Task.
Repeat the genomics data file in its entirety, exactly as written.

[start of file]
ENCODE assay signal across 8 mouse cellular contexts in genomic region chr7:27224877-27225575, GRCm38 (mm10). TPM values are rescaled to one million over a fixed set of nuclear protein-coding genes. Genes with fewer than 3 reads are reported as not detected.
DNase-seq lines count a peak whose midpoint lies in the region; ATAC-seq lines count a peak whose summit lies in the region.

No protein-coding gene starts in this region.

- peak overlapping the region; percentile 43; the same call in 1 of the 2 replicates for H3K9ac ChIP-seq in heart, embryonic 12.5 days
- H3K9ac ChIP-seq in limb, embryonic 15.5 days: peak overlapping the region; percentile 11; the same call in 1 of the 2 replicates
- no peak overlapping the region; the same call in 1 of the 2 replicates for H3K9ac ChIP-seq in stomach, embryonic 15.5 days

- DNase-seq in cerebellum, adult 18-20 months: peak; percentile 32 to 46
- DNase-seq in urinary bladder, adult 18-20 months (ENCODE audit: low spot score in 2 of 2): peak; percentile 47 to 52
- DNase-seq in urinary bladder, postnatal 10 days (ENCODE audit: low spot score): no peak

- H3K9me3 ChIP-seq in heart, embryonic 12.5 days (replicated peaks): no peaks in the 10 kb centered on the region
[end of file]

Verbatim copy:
ENCODE assay signal across 8 mouse cellular contexts in genomic region chr7:27224877-27225575, GRCm38 (mm10). TPM values are rescaled to one million over a fixed set of nuclear protein-coding genes. Genes with fewer than 3 reads are reported as not detected.
DNase-seq lines count a peak whose midpoint lies in the region; ATAC-seq lines count a peak whose summit lies in the region.

No protein-coding gene starts in this region.

- peak overlapping the region; percentile 43; the same call in 1 of the 2 replicates for H3K9ac ChIP-seq in heart, embryonic 12.5 days
- H3K9ac ChIP-seq in limb, embryonic 15.5 days: peak overlapping the region; percentile 11; the same call in 1 of the 2 replicates
- no peak overlapping the region; the same call in 1 of the 2 replicates for H3K9ac ChIP-seq in stomach, embryonic 15.5 days

- DNase-seq in cerebellum, adult 18-20 months: peak; percentile 32 to 46
- DNase-seq in urinary bladder, adult 18-20 months (ENCODE audit: low spot score in 2 of 2): peak; percentile 47 to 52
- DNase-seq in urinary bladder, postnatal 10 days (ENCODE audit: low spot score): no peak

- H3K9me3 ChIP-seq in heart, embryonic 12.5 days (replicated peaks): no peaks in the 10 kb centered on the region